BMW has three basic lines of motorcycles. BMW Boxer motors with two opposed cylinder, inline engines in either 4 or 6 cylinder, and a variety of two and one cylinder bikes. What follows is documenting the tear down and upgrade of some very specific systems on the bike. Some of the things simply can’t be seen most of the time and some of the things are integrated with the bike very closely so they may be apparent but not noticed by the untrained eye. The following is a list of things that have been done and are left to be done.
- Installed PDM60 power management module
- Installed two Rigid Industries LED spots using Clearwater mirror brackets
- Installed two Rigid Industries LED floods using PIAA bar mounts
- Fabricated switch assembly
- Updated the front turn signal to running lights
- Installed the BMW puddle light
- Installed HyperLite brake and running lights
- Fabricated horn install bracket
- Installed Stebel Horn with relay
- Installed Wunderliche pannier bag protection bars
- Installed Wunderliche engine protection bars
- Installed Wunderliche top case rack
- Installed Wunderliche highway pegs
- Installed J&M CB radio with intercom
- Installed J&M BMW integration module
- Installed J&M CB radio antenna
- Installed J&M Valentine 1 Interface
- Installed J&M Radar Detector bracket
- Installed bracket to hold new GPS on handlebars
- Installed Zumo 665 using J&M cell phone input as integration
- Installed Tune2Air BlueTooth auxiliary unit using BMW iPod Dongle
- Installed custom fabricated switch assembly
- Installed RAM SPOT2 mount
- Installed RAM ball and SlipGrip iPhone 5 mount
- Installed USB port
- Installed AirFlow wings
- Installed tank bag accessory ring
All of the electronics only hook up to the bike in a very few points. The bike connections are pretty simple. To segment the CANBUS the only connections are through the PDM60 power module with a few exceptions. The motorcycle horn harness connects to the horn relay, the front running lights draw power from the PDM60 and are triggered by the turn signal circuit, the brake lights trigger the HyperLites brake function, and the switched power of for the PDM 60 is triggered from the bike. All grounds are either direct to the chassis or using a ground jumper.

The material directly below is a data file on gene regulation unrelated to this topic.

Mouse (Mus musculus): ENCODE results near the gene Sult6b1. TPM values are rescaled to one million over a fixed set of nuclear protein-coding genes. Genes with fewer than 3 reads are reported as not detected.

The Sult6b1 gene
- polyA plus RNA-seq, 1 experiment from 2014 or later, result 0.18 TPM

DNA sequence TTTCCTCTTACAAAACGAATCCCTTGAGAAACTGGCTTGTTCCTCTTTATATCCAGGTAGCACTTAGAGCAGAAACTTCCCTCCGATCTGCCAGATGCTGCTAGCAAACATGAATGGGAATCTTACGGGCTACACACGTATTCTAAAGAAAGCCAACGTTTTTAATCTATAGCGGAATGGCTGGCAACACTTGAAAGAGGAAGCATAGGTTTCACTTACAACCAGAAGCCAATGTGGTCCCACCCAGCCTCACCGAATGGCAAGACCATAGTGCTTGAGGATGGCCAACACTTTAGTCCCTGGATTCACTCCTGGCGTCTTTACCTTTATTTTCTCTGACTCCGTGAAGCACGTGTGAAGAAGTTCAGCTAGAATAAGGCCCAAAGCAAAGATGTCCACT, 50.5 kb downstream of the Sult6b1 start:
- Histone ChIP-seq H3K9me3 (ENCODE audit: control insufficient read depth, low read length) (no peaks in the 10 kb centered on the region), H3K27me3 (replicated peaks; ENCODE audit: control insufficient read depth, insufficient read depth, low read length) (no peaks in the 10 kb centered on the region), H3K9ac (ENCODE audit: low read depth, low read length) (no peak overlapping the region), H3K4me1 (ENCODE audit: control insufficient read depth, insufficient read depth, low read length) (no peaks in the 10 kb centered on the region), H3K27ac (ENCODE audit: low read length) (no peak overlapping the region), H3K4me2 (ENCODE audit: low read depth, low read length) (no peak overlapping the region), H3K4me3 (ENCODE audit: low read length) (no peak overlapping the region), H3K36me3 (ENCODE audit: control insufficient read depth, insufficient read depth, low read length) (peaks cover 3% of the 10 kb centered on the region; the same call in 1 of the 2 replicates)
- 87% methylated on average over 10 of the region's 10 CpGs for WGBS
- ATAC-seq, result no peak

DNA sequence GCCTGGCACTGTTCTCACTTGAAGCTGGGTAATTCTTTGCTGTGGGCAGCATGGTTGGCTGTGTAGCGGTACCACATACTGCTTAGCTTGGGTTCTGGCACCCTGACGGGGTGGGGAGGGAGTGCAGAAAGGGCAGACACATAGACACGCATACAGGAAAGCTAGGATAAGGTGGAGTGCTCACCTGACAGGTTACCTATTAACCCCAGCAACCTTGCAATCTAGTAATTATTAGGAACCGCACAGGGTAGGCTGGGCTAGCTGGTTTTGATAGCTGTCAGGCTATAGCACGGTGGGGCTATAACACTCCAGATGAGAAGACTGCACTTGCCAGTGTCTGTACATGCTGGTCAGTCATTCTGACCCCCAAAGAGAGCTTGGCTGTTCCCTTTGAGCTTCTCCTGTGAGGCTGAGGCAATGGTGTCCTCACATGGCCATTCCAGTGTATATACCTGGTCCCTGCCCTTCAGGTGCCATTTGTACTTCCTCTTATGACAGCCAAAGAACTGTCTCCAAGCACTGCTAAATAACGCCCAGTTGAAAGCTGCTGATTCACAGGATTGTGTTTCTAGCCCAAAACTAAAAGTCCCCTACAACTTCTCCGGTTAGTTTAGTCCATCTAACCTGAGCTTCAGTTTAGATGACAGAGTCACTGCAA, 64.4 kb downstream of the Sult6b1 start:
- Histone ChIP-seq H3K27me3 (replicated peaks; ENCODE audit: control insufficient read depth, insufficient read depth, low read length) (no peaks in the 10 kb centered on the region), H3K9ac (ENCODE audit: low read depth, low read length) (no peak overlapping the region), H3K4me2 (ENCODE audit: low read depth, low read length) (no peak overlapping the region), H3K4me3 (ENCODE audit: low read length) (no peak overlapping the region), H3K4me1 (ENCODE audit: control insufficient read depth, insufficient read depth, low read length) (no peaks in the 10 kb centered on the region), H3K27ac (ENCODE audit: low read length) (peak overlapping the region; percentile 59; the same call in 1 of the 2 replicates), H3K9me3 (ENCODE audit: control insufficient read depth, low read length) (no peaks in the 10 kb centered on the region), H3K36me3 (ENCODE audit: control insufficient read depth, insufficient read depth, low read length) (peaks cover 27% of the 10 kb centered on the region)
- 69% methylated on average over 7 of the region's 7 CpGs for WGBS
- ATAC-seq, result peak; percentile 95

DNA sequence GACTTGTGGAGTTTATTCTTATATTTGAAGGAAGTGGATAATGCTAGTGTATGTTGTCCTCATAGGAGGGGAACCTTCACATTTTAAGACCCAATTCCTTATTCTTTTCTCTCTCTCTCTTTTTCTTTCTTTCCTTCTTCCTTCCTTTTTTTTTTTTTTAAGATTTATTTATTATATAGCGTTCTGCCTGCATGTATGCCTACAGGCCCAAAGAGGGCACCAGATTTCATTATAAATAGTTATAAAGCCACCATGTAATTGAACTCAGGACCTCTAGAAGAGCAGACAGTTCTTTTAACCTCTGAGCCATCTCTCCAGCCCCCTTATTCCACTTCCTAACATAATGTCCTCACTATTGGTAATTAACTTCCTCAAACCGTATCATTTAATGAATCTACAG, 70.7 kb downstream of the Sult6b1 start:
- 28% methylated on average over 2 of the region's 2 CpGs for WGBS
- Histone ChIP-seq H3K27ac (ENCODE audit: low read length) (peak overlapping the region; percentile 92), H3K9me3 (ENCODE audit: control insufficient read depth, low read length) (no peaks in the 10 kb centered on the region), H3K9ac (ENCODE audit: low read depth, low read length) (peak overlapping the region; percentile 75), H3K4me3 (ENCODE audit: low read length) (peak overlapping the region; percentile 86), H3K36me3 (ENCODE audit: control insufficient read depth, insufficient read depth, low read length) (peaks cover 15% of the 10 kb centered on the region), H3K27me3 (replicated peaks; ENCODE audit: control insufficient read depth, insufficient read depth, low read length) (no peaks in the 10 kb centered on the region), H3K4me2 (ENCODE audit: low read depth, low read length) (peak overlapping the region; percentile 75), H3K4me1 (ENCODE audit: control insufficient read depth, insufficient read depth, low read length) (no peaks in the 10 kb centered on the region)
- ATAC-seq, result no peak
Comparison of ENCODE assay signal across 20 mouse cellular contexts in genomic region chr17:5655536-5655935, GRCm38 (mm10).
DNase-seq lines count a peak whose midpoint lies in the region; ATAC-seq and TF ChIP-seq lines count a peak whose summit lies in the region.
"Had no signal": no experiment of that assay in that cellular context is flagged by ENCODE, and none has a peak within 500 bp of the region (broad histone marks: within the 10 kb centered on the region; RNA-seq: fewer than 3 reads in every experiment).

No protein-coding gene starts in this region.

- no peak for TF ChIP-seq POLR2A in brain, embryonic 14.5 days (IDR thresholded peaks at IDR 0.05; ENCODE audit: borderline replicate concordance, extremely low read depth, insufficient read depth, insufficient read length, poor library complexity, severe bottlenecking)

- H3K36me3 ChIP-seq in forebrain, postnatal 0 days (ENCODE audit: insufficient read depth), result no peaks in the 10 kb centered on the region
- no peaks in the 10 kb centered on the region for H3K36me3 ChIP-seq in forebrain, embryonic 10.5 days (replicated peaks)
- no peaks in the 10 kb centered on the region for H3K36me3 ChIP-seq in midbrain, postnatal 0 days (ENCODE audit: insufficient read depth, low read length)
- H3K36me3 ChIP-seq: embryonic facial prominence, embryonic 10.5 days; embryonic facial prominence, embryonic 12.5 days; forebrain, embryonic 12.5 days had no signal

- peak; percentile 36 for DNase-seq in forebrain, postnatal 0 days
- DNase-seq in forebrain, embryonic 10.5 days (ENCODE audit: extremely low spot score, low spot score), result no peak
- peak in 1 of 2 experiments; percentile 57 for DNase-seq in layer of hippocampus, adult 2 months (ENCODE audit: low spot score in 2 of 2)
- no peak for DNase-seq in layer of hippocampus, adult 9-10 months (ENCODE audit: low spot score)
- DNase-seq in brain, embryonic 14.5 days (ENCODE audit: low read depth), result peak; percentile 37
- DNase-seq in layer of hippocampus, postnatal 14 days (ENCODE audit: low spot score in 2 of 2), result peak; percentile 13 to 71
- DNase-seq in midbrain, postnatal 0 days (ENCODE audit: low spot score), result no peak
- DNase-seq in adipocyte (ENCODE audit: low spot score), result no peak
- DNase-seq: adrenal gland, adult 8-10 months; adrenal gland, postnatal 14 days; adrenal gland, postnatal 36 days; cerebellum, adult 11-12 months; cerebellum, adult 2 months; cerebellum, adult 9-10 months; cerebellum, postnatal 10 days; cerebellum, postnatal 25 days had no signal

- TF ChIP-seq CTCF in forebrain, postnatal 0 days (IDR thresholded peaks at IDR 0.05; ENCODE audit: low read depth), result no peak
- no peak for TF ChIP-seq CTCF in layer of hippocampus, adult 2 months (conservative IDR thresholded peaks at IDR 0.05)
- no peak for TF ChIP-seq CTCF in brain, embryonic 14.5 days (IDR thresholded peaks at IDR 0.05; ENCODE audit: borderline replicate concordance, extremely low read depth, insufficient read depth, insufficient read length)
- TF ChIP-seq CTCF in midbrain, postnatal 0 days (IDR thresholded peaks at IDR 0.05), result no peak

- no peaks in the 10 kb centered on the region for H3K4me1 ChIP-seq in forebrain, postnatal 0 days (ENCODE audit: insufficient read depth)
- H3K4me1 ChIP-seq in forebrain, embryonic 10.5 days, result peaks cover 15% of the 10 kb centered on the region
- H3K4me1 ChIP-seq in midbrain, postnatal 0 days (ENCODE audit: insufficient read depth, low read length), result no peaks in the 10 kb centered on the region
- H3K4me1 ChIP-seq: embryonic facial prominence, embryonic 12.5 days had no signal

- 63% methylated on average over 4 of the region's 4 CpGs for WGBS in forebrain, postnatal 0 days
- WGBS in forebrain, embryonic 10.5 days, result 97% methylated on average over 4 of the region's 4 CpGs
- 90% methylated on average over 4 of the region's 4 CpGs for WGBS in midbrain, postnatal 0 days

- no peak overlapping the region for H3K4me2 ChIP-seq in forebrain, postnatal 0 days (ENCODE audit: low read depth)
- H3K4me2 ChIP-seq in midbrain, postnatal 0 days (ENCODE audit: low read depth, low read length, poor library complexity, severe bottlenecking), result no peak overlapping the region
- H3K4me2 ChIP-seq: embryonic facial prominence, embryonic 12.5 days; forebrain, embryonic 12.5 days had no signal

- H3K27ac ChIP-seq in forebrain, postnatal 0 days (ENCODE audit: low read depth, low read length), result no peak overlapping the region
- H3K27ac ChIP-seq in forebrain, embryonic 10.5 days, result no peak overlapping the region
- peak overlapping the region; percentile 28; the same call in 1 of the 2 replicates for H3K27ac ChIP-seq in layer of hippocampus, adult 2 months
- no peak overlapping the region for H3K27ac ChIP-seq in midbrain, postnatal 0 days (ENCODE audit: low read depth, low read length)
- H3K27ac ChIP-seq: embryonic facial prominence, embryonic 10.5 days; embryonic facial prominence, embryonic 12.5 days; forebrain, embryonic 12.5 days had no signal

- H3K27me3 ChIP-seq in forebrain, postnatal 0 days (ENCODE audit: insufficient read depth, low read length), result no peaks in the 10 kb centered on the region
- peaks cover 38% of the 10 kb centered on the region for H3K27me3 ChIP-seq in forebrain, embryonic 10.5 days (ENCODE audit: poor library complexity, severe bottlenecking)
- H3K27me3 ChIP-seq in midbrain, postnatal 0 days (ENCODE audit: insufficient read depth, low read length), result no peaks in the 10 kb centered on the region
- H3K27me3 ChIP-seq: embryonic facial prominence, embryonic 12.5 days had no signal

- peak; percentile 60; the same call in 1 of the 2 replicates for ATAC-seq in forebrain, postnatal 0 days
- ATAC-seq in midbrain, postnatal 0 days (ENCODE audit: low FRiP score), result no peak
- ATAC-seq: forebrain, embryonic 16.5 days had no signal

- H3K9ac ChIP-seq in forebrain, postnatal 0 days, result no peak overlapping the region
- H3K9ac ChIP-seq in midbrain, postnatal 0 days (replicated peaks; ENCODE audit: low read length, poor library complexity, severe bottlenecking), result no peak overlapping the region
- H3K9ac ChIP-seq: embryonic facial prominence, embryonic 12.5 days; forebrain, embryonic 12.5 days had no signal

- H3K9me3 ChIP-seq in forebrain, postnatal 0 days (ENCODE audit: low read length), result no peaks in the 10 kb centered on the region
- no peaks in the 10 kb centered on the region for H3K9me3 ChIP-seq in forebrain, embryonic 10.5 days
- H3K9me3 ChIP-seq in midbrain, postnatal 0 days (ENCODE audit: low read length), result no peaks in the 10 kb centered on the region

Tearing down the bike to it’s component pieces is not done lightly. I set aside a month to do this project piece by piece. I had done a couple of the projects on the bike and decided that I would push through and get the rest of them done. The Purple tape you see in the pictures is holding the fastening for the spot. I take the screw from that spot and attach it with painters tape to that particular point on the bike. This allows me to find the exact fastener fast and easy.
The various items added to the bike come in three broad categories. Things that tell people I am there, thing that tell me people are there, things that keep me sitting there. The horn and lights serve the purpose to announce my presence. The Stebel air horn is a bit disappointing but in testing it appears to get peoples attention.
I fabricated a switch housing so that I could have it located in a particular place. The switch is fairly water resistant.
The finished product will end up double side taped to the bottom of the J&M CB radio controls.
The resulting switches aren’t as close as I would like but they are able to be used fairly easily.
In testing the SPOT works fine in this location. It is hard to tell in this picture, but when the windshield comes down automagically it doesn’t quite touch the upper part of the SPOT bracket. What is apparent is that it is nearly impossible to get out of that location when the windshield is down.
Four GPS receivers. Three with screens.
These Wunderliche engine protection bars replaced my Illium units I tried first. The main reason is I liked these better as in looking. They also gave a better mount location for a light on the bike.
The rear of the K16GTL needed some kind of pannier protection. I wanted something to at least slow down damage to the bags, but also I wanted to give some protection to the passengers lower legs.
Miniature shower cap and all the Valentine 1 sits on a J&M bracket within clear view of the rider.
I know some people don’t like having a cell phone, but I do like having one. The phone is bluetooth connected through the second GPS and from there to the J&M intercom and radio system. This puts the dialing unit directly in front of me. The BMW Navigator IV is show but I also have a Zumo 665 with the associated XM antenna. That allows me weather and traffic on the nearest GPS a function that is absent in the dash unit of the BMW.
Auxillary music and books on tape are provided from my phone through the Tune2 Air unit in the glovebox. There are very few wires on the bike.
The phone is provided bike power through a weather resistant USB port.
One of the reason the Wunderliche engine protection bars were used was the ability to put this high power floods on the bike. The lights are never meant to be run at the same time. Instead a mix of light correct to the situation can be dialed up or down as the rider deems necessary.
The high-power spots mounted on the Clearwater brackets look kind of funky mounted in diamond form. Since they are spots no light is lost to the side scatter seen is lights like the BMW floods at the feet of the rider.
No picture can do justice to the light coming from the front of this bike.
Things to still be done reflect on fairly easy projects.
- Install water bottle with bicycle cage on right side
- Install fuel cell
- Source and install updated seat (Sargent or Russell Day Long)
- Install the AeroFlow winglets
- Install Illium passenger floor boards
I think that will be the last thrust on the process of creating this bike. I will be trying to take it for a shake out cruise in the next few week.